I’m not so crazy about Christmas. Matthew and I celebrate it by having a nice dinner, and often he goes bike camping, alone or with a few dear friends.
But New Year’s? New Year’s I love.
Not the all-night parties, or the fireworks, or the banging of pots and pans at midnight, or the permeative holiday spirits, or the happy wishes from strangers on the street.
But the promise. I love the promise of the New Year, the symbolism of it.
2000 was my first-ever sober New Year. I’d fantasized about what it would look like since I was ten. I’d throw a smart dinner party with perfect settings in my elegant home, drink champagne from the right glasses, and toast the new millennium with my husband, children, and a social circle that worshiped me.
Instead, I went alone to an AA party on the edge of the Tenderloin. I had no husband, no children, no home, no champagne. What I did have was eight months sober and a half-believed tale that if I stayed that way, I’d be happier and less crazy than the preceding 30 years.
The venue was a cafeteria with old linoleum, cracked paint, and leaking windows. But with the lights down and the decorations hung and the disco balls flashing and the eighties music thumping, it was better than Paris—and certainly better than spending that night with a husband who may or may not still love his asinine alcoholic wife, with children I wouldn’t have known how to raise with love.
Instead, I danced like I danced when I was fourteen years old and my sister Wendy and I snuck into 321 on Santa Monica Boulevard, an 18-and-older dance club that didn’t care how old you were if you were a girl, where we danced on top of five-foot speakers with chains around our boots and safety pins hiking up our skirts, with abandon and tireless joy, dead sober, without breaks, without a drink of water, alone or together, for HOURS.
I danced without breaks, I danced with men, women, alone, with friends. I danced so much that for years afterwards, AA folk would mention remembering me dancing at that party.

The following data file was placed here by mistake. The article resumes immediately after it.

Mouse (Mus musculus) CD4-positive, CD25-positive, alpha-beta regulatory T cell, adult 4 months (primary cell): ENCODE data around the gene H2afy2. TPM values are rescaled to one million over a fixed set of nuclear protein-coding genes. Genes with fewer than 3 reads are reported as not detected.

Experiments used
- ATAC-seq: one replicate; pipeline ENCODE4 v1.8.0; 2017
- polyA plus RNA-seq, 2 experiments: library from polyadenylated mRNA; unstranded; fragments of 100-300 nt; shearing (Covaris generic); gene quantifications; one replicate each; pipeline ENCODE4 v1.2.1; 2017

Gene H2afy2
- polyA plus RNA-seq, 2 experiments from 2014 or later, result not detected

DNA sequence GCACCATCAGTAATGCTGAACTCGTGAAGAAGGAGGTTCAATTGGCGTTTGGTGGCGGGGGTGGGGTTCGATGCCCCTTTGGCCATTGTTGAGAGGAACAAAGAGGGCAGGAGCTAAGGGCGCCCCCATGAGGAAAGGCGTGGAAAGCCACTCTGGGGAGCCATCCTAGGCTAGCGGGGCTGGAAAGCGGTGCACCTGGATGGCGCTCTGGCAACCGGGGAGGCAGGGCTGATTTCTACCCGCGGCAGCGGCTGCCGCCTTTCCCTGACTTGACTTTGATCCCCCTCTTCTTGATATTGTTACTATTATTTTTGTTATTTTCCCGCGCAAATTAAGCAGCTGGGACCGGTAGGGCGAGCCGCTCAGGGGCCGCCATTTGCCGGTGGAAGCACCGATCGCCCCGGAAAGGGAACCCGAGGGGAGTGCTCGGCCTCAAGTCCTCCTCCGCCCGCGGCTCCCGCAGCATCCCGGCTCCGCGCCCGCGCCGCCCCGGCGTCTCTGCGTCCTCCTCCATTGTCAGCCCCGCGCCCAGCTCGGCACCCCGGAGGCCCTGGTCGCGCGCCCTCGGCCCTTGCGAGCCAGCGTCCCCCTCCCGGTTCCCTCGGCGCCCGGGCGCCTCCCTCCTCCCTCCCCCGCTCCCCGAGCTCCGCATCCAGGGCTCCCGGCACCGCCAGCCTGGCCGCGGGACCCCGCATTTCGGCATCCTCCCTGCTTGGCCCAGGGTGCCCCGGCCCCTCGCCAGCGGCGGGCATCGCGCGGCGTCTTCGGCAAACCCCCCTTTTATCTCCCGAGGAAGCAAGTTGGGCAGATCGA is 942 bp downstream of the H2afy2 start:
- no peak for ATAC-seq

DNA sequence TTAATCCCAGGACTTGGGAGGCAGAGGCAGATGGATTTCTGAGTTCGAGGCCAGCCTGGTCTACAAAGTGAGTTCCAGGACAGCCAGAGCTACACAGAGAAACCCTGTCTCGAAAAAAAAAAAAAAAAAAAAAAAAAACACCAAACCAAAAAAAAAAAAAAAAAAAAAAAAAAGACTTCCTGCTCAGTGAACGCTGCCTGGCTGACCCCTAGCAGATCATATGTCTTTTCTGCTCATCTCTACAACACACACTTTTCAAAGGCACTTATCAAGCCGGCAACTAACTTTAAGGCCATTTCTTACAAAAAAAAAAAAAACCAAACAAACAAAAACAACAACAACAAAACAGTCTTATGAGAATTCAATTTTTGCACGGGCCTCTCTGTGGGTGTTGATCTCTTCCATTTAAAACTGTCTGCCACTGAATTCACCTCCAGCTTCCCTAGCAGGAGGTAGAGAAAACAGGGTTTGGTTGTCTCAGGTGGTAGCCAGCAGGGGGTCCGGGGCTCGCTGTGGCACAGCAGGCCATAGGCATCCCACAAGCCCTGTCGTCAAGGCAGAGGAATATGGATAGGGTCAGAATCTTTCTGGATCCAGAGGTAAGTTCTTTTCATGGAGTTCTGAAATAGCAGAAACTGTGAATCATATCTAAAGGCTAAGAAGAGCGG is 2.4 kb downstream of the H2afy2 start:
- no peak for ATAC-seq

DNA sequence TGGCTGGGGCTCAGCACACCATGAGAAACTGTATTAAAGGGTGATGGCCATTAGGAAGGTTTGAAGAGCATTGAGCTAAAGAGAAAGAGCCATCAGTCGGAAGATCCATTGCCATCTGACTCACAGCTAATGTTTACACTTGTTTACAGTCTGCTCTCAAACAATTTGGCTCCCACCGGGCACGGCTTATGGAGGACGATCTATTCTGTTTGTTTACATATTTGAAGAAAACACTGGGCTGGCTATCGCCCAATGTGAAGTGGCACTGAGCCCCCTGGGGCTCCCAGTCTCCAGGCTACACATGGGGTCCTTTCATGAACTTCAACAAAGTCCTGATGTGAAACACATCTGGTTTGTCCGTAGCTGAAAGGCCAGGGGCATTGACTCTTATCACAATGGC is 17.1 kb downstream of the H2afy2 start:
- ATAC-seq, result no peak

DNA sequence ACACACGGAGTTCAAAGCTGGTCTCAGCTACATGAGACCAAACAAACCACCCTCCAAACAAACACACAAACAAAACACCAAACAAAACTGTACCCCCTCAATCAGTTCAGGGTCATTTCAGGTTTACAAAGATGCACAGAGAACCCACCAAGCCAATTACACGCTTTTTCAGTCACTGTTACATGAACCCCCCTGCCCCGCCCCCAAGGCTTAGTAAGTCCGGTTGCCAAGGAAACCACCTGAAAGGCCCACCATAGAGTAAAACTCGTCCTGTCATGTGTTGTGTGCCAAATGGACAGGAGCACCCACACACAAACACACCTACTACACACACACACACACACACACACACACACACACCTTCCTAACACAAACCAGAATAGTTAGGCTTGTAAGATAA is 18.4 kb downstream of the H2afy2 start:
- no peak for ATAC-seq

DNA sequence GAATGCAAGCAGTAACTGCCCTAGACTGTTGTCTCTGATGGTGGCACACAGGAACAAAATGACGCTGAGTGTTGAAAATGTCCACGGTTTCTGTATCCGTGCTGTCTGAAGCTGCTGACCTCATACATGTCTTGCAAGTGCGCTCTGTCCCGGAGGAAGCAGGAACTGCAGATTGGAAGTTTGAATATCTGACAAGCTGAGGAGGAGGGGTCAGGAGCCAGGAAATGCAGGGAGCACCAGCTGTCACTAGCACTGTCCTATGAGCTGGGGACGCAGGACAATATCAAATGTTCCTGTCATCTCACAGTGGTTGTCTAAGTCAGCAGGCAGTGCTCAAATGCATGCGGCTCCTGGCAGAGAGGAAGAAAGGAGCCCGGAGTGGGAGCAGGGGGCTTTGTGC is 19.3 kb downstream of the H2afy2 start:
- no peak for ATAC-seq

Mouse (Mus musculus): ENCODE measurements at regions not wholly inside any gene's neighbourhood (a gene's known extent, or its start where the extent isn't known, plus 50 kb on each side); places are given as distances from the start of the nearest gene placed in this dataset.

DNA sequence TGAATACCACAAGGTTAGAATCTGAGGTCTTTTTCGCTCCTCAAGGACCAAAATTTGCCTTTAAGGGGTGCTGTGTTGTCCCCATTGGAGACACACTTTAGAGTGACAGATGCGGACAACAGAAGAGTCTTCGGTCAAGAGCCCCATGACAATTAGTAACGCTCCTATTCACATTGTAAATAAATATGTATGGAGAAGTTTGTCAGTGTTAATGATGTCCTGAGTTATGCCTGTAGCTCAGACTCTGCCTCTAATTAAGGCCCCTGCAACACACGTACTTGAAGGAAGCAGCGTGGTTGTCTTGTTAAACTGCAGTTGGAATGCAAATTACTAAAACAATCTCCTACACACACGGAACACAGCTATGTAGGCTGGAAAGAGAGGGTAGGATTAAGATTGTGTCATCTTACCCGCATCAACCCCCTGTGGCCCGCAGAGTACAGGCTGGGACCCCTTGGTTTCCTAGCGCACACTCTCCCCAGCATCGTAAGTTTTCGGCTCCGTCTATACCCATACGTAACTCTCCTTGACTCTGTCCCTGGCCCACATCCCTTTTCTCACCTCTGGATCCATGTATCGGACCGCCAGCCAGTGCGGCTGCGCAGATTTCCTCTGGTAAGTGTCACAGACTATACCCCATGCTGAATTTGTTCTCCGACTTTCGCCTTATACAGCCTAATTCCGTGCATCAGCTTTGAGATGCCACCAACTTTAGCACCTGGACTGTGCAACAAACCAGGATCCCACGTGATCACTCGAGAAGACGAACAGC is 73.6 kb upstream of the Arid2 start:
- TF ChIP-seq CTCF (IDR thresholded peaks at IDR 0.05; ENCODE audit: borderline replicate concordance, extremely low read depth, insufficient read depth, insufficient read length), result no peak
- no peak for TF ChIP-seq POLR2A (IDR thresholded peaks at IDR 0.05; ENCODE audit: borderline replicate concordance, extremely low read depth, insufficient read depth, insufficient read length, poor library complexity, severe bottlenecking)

And I would be able to tell them that it was the first time in sobriety that I had felt free of self-consciousness, self-doubt, fear of judgment. It was the first time I felt the unfettered joy of sobriety, freedom from the threat of hangover, from the forced and ugly compulsions of the drunkard, from the brutal, humiliating, ostracizing consequences of alcoholism.
I felt the energy of reviving health, of belief in possibilities that lead upwards, instead of downwards, of change, growth, capacity, ability, love. Processing emotions. Interest in life. Growing capabilities. Lust for change. Motivation. Ambition.
And I know it sounds trite, but I left that hall changed, with a gram of belief that my life would actually improve, like people said it would. And that came true.
So that’s what New Year’s has meant to me since, will likely always mean to me. A promise that we can start over, that we can begin from Go, that we can experience paradigm shift, and change for the better as human beings.
I’ll never have another change that was as dramatic as getting sober and the first few years of recovery. But every year, nevertheless, I still feel that promise, and believe if I just take time to think about the year to come, keep aiming at something joyful, visualizing a hope, planning a trajectory, I will continue to work away towards a better life.
Happy, most happy, and happiest of New Year’s wishes to all my readers. Thank you for taking the time to come visit me here, for making this year so full of excitement for me.
For more posts on getting sober, see my Letters to Asher series, here.